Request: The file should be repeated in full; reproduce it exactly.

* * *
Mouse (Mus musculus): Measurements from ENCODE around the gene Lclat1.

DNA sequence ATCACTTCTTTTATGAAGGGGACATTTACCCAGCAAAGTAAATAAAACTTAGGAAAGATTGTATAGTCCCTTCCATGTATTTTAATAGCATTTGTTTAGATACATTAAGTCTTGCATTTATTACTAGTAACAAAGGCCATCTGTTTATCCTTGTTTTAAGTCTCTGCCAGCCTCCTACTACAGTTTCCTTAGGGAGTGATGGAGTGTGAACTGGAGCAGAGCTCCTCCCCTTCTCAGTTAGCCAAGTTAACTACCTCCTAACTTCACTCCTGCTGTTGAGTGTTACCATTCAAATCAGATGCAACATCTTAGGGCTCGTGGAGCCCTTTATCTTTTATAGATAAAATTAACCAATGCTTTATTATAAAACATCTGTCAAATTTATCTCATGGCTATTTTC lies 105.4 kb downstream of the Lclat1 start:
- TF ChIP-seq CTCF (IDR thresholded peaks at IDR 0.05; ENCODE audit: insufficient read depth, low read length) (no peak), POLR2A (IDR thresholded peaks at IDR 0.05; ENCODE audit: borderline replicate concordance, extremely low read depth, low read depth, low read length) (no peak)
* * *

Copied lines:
Mouse (Mus musculus): Measurements from ENCODE around the gene Lclat1.

DNA sequence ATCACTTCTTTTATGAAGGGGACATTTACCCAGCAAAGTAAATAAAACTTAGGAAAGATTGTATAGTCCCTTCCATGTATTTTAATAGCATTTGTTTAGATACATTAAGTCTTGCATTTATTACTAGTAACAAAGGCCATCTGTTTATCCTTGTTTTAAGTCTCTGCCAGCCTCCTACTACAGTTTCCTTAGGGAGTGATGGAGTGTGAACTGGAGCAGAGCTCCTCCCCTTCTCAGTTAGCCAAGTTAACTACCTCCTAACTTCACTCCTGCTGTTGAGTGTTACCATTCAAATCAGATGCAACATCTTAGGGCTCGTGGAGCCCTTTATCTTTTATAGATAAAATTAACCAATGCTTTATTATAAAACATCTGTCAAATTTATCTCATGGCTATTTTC lies 105.4 kb downstream of the Lclat1 start:
- TF ChIP-seq CTCF (IDR thresholded peaks at IDR 0.05; ENCODE audit: insufficient read depth, low read length) (no peak), POLR2A (IDR thresholded peaks at IDR 0.05; ENCODE audit: borderline replicate concordance, extremely low read depth, low read depth, low read length) (no peak)